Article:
Last month IpsosMori produced a report on conspiracy theories and defined them as the “belief that an event or situation is the outcome of a secret plan”. Among those conspiracy theories considered by the report was the belief that “climate change is not due to human activity”. That’s right, challenging the climate emergency hypothesis means you’re an irrational troglodyte who probably believes the earth is flat and 9/11 was a false flag operation carried out by the Israeli secret service. Sadly, it seems, the Archbishop of Canterbury is not the only one struggling to keep control of his intellectual faculties.
In fact, a convincing conspiracy argument could be made for the promoters of settled climate science. We have seen that there is no substantive proof that humans cause all or most global warming. The entire push for net zero, which offers economic and political advantages to the few, not the many, is based on guesses of enormous temperature rises in the near future from climate models that have never produced an accurate forecast in 40 years of operation. What global warming there was appears to have petered out, a process that started in the late 1990s. The latest global temperature record from the University of East Anglia and the Met Office shows no rise for 91 months. The satellite record confirms this with over seven years of flatlining. In the U.K., this year is likely to be 0.5C chillier than 2020, while the 2010s were colder than the previous decade.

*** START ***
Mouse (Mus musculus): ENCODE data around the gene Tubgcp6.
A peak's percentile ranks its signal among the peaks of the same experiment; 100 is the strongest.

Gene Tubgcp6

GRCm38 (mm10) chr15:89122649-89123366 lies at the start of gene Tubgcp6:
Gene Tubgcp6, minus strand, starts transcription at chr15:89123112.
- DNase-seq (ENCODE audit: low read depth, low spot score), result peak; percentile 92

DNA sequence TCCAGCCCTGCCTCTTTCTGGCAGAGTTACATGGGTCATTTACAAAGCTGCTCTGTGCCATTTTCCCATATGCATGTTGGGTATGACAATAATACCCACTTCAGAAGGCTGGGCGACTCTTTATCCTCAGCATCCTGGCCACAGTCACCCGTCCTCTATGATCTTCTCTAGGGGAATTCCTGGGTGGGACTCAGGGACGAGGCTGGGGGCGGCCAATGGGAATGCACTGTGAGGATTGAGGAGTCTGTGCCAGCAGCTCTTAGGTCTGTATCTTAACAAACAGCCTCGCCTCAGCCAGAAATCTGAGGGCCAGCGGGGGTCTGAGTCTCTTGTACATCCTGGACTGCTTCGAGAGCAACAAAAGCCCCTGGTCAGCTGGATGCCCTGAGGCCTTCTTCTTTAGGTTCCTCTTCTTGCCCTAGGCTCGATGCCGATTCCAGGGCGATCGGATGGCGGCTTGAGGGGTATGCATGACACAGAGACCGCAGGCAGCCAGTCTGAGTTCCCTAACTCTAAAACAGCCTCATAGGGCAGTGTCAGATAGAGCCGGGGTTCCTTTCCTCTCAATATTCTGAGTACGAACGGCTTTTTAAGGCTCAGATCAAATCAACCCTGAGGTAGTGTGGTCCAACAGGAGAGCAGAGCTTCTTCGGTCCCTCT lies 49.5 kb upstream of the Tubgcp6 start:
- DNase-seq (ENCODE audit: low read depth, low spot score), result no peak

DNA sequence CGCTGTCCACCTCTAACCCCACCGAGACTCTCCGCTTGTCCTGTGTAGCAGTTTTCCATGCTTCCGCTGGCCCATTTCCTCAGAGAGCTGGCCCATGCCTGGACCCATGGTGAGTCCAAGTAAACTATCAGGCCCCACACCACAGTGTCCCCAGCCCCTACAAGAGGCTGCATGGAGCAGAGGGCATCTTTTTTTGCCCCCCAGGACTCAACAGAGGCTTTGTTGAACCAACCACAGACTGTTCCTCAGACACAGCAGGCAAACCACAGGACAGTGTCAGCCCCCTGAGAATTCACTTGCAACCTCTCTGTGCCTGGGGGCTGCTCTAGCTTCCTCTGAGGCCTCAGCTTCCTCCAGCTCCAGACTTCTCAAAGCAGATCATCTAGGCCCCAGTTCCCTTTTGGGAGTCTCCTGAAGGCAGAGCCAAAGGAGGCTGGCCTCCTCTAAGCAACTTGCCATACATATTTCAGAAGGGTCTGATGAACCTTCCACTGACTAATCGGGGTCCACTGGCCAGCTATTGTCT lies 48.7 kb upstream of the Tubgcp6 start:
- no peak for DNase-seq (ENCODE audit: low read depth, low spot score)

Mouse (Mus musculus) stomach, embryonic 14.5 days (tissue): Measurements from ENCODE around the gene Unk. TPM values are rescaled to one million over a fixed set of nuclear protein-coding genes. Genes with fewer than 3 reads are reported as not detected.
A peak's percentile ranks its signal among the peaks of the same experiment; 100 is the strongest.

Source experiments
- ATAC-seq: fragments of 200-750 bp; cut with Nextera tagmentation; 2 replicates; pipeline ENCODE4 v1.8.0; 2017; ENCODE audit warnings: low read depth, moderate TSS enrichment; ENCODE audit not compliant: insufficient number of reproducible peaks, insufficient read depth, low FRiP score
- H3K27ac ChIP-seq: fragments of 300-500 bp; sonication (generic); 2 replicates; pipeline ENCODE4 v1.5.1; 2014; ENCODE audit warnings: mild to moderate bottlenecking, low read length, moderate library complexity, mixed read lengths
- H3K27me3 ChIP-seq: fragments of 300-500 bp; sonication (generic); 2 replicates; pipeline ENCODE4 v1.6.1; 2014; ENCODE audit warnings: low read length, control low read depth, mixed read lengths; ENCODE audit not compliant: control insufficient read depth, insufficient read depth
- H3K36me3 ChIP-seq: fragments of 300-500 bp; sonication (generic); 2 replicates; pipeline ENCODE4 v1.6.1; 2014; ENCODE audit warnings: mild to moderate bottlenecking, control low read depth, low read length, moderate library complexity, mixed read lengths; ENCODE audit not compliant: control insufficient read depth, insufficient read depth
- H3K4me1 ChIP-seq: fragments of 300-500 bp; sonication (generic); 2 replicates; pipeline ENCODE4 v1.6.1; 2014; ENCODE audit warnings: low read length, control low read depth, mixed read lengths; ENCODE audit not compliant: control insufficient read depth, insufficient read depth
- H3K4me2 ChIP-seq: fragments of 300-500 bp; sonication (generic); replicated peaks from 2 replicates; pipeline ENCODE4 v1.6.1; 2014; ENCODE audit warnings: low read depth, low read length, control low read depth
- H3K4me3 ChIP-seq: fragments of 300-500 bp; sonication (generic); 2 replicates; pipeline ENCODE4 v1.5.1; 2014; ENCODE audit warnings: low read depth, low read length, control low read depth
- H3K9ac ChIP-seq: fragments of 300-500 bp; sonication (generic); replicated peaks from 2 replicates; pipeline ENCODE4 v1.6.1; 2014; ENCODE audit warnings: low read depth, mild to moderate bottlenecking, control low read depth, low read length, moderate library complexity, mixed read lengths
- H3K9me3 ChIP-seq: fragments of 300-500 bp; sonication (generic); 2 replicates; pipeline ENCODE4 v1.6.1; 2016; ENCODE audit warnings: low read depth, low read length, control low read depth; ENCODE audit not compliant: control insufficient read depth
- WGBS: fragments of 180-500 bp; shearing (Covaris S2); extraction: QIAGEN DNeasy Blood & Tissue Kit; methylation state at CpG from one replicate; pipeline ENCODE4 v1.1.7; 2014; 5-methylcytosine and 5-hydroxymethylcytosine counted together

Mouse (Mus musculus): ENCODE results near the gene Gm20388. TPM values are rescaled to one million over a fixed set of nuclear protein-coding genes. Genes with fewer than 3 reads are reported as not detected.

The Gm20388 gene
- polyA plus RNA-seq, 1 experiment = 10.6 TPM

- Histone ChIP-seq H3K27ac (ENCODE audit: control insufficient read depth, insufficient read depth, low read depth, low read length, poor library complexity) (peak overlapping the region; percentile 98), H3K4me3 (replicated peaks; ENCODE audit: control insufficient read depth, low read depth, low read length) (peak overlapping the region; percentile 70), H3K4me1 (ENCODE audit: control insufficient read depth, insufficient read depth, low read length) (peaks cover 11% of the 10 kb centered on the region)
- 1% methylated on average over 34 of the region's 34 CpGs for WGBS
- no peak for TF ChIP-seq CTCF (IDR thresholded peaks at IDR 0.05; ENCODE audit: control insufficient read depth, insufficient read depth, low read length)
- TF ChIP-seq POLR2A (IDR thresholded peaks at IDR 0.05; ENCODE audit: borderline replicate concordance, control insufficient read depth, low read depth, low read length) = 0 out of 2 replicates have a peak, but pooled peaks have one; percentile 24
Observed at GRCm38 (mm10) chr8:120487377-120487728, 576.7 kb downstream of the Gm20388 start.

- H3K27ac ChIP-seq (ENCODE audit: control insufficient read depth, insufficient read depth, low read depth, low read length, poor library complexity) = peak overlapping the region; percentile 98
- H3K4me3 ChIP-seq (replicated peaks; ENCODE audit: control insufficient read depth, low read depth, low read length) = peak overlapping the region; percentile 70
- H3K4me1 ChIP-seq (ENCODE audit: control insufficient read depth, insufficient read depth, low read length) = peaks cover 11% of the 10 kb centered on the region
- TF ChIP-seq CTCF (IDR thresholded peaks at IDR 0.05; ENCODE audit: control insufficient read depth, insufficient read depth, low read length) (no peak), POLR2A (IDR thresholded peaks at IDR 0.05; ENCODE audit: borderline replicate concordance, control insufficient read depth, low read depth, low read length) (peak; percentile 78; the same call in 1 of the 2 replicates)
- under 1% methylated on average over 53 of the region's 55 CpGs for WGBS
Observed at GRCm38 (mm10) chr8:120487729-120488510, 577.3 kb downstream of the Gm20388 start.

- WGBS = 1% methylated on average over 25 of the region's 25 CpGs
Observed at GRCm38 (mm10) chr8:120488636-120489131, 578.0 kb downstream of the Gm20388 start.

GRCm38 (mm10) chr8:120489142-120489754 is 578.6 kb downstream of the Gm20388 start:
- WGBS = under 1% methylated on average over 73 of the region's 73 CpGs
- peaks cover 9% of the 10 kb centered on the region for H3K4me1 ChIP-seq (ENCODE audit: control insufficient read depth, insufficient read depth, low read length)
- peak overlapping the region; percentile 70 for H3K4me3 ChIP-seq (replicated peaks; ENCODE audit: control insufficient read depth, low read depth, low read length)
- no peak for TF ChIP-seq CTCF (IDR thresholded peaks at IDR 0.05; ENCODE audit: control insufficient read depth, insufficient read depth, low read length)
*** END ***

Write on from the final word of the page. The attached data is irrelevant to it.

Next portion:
To counter all these inconvenient facts, the Guardian newspaper is now mandating the use of “global heating” in place of “global warming” because… well, it sounds hotter. Elsewhere in the mainstream media, the concept of a “climate emergency” – sometimes upgraded to “climate breakdown” – is in full swing. To promote this agenda, bad weather has been rebranded “extreme weather” and every fire, flood, drought, heatwave, and so forth, is used to argue that Thermogeddon is just around the corner. The emotional babblings of a Swedish child, who is said by her mother to be able to see the demon C02 gas with her own eyes, are elevated to international prominence. At the same time, Guardian activists sign a letter saying they will not “lend their credibility” to climate change “deniers” by debating climate science.
As early as 2006 the BBC met in a secret conclave and decided that humans cause climate change and the matter was not to be challenged on the airwaves. Sadly, that is the way journalism often works at the BBC, as Clive James, a free thinker to the last, came to realise. Stories are covered according to a set agenda. Even the gender of those whose opinions are aired is governed by a strict 50:50 rule.
Writing this article gives your correspondent an idea for a conspiracy theory book. A group of disaffected Marxists and Malthusians, ex-hippies, politicians with a ‘world king’ complex, and self-identifying scientists plan to take over the world by promising to stop the climate changing. They spin the line that burning ancient plant matter to live in conditions unimaginable to previous generations is the source of all bad weather and if allowed to continue will destroy life on Earth. To back up their scare stories, they consult crystal balls – I mean climate models – that warn of an approaching planetary fireball. If the title is not already taken, I shall call it Last Minute to Midnight.
Of course it would never sell – it’s not even remotely believable.